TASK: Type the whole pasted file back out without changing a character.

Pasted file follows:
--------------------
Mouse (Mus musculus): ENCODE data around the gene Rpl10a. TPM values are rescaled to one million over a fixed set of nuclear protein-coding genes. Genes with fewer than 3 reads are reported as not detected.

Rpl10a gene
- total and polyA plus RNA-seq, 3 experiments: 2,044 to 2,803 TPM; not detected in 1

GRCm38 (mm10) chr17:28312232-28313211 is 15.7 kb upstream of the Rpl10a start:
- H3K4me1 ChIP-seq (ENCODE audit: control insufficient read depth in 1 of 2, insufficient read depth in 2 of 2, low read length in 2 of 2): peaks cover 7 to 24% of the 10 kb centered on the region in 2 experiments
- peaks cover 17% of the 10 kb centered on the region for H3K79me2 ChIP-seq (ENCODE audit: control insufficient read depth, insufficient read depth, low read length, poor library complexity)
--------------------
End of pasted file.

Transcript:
Mouse (Mus musculus): ENCODE data around the gene Rpl10a. TPM values are rescaled to one million over a fixed set of nuclear protein-coding genes. Genes with fewer than 3 reads are reported as not detected.

Rpl10a gene
- total and polyA plus RNA-seq, 3 experiments: 2,044 to 2,803 TPM; not detected in 1

GRCm38 (mm10) chr17:28312232-28313211 is 15.7 kb upstream of the Rpl10a start:
- H3K4me1 ChIP-seq (ENCODE audit: control insufficient read depth in 1 of 2, insufficient read depth in 2 of 2, low read length in 2 of 2): peaks cover 7 to 24% of the 10 kb centered on the region in 2 experiments
- peaks cover 17% of the 10 kb centered on the region for H3K79me2 ChIP-seq (ENCODE audit: control insufficient read depth, insufficient read depth, low read length, poor library complexity)